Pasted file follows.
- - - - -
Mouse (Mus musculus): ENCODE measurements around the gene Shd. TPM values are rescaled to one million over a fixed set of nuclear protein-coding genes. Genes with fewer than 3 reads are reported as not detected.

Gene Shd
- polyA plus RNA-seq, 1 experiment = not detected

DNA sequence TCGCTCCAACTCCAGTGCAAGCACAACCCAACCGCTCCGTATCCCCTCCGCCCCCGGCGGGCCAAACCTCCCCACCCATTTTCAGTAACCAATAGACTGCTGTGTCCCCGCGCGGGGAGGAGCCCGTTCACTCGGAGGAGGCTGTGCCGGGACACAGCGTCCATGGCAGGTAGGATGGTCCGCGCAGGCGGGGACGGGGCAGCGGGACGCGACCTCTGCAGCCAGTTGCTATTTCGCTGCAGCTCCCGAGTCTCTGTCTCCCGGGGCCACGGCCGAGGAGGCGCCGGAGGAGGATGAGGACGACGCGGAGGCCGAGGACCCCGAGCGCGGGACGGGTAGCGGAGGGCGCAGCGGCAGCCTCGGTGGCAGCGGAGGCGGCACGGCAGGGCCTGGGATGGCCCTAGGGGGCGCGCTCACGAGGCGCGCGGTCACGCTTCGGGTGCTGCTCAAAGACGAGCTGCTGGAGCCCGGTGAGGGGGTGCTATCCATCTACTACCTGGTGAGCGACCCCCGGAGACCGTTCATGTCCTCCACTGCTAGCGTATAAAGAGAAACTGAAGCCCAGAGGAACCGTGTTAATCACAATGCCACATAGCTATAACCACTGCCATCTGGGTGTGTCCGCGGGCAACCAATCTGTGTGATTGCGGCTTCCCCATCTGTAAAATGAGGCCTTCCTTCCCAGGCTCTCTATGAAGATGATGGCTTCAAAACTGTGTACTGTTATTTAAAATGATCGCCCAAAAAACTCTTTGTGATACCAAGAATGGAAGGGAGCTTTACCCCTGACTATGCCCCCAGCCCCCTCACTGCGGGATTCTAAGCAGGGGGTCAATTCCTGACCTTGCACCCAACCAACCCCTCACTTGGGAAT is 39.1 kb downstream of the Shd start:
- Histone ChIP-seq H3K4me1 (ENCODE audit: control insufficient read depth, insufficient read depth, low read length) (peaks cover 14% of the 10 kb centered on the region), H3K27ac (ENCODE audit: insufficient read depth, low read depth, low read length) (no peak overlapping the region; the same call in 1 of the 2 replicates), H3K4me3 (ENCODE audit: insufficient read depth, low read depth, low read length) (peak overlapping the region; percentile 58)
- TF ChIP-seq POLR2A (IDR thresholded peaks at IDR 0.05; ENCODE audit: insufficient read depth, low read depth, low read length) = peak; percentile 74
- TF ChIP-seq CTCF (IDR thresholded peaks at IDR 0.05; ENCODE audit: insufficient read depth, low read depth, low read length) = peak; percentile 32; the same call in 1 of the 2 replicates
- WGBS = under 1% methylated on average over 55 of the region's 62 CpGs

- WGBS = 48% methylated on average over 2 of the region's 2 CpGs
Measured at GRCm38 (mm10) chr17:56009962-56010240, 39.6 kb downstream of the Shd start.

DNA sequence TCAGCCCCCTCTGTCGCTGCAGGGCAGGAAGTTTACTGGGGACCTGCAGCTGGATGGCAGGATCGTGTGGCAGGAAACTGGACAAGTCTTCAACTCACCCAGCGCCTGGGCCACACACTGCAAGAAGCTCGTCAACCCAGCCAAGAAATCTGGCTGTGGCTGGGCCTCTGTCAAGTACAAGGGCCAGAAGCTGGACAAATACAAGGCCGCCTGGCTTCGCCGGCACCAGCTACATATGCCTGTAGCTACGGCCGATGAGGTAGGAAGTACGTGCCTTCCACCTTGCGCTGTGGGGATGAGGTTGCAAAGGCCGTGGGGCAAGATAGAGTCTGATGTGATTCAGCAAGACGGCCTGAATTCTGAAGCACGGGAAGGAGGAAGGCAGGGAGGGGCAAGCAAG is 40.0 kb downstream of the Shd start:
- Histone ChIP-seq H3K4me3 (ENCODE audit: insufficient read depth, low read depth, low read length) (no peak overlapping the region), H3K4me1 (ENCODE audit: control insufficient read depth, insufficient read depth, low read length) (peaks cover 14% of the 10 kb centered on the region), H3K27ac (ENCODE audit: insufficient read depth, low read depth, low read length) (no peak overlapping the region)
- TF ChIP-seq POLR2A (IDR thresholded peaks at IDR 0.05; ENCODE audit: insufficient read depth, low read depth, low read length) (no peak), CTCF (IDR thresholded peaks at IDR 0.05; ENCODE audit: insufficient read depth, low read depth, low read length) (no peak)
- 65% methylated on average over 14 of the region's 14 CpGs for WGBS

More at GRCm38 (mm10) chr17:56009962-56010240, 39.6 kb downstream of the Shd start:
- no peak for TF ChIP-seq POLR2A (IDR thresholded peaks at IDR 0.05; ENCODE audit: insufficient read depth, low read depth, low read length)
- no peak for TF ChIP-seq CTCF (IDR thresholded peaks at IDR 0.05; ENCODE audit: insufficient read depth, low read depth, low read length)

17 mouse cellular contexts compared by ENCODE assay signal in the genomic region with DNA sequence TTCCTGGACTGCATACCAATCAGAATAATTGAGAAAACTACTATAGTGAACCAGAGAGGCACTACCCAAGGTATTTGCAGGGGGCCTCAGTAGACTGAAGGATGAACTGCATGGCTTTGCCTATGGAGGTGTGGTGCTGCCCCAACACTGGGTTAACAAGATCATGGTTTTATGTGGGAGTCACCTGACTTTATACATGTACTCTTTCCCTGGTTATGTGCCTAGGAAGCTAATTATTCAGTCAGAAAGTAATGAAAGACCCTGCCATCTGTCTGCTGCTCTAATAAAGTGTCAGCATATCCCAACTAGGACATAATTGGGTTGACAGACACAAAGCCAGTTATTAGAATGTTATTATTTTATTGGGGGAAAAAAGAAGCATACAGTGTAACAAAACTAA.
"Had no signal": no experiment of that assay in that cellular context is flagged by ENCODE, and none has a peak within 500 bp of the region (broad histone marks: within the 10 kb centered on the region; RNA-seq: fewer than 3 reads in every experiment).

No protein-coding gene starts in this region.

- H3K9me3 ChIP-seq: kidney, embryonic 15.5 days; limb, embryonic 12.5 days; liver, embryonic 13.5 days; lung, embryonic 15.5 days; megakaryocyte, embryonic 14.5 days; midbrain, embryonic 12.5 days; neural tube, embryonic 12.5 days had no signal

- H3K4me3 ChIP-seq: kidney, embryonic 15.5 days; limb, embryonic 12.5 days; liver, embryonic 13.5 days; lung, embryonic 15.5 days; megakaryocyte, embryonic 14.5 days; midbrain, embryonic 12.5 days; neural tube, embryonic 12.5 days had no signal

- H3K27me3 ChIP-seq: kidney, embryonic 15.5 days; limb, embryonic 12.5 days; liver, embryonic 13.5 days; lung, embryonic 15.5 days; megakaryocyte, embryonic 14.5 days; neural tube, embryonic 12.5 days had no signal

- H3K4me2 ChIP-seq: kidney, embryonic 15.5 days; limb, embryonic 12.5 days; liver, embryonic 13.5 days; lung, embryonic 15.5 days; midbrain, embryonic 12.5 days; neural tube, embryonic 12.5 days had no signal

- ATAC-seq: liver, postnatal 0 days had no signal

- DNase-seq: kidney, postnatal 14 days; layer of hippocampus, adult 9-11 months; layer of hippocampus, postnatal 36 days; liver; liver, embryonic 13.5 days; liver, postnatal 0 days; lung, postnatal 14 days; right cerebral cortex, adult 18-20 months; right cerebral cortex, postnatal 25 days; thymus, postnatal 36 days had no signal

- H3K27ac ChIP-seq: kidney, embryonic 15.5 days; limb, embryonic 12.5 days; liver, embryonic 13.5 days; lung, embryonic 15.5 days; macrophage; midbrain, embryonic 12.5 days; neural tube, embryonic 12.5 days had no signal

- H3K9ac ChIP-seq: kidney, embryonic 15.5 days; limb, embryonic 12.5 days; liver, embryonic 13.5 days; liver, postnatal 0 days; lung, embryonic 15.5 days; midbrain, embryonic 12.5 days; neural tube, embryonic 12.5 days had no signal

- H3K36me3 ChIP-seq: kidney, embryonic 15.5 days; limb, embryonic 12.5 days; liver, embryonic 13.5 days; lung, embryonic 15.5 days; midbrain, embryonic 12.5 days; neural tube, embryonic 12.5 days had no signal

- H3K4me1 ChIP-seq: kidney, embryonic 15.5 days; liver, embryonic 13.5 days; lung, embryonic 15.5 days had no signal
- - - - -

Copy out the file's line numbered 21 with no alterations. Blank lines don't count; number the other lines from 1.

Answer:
- H3K9me3 ChIP-seq: kidney, embryonic 15.5 days; limb, embryonic 12.5 days; liver, embryonic 13.5 days; lung, embryonic 15.5 days; megakaryocyte, embryonic 14.5 days; midbrain, embryonic 12.5 days; neural tube, embryonic 12.5 days had no signal